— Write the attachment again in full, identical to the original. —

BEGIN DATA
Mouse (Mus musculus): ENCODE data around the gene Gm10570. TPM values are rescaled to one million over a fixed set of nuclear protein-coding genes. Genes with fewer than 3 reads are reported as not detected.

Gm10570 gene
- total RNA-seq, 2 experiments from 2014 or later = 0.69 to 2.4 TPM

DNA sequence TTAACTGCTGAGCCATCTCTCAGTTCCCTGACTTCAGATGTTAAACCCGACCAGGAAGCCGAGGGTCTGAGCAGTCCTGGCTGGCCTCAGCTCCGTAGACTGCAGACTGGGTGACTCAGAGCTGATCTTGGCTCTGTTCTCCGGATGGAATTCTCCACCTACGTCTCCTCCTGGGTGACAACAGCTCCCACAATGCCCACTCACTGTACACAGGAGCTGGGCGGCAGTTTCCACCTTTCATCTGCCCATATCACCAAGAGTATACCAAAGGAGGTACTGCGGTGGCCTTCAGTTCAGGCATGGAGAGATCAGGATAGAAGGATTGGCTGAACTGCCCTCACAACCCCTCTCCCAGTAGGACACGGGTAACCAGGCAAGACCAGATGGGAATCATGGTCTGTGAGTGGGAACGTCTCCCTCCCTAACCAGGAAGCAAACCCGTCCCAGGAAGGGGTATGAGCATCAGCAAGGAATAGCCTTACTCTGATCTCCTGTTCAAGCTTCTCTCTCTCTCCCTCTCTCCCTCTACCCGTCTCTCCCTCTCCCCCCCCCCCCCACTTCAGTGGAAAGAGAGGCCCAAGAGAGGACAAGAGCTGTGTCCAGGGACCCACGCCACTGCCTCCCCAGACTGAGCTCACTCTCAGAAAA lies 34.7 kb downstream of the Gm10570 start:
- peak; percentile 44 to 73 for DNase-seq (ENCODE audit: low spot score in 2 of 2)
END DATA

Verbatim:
Mouse (Mus musculus): ENCODE data around the gene Gm10570. TPM values are rescaled to one million over a fixed set of nuclear protein-coding genes. Genes with fewer than 3 reads are reported as not detected.

Gm10570 gene
- total RNA-seq, 2 experiments from 2014 or later = 0.69 to 2.4 TPM

DNA sequence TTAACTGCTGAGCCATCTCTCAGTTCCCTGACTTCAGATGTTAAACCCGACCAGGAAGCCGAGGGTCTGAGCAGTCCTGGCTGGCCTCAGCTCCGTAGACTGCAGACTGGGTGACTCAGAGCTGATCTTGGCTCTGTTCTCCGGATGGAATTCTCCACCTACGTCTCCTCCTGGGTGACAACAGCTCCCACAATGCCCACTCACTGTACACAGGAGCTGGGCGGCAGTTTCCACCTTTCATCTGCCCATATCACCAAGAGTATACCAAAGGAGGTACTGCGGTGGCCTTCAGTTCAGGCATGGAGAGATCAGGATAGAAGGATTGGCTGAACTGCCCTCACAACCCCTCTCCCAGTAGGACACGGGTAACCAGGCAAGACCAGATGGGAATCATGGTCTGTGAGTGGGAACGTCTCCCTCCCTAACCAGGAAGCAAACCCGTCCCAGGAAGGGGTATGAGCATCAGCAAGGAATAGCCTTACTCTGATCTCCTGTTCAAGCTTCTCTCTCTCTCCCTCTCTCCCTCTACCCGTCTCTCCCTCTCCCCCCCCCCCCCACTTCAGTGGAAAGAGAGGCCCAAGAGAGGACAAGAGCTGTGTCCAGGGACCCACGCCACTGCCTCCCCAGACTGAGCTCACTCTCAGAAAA lies 34.7 kb downstream of the Gm10570 start:
- peak; percentile 44 to 73 for DNase-seq (ENCODE audit: low spot score in 2 of 2)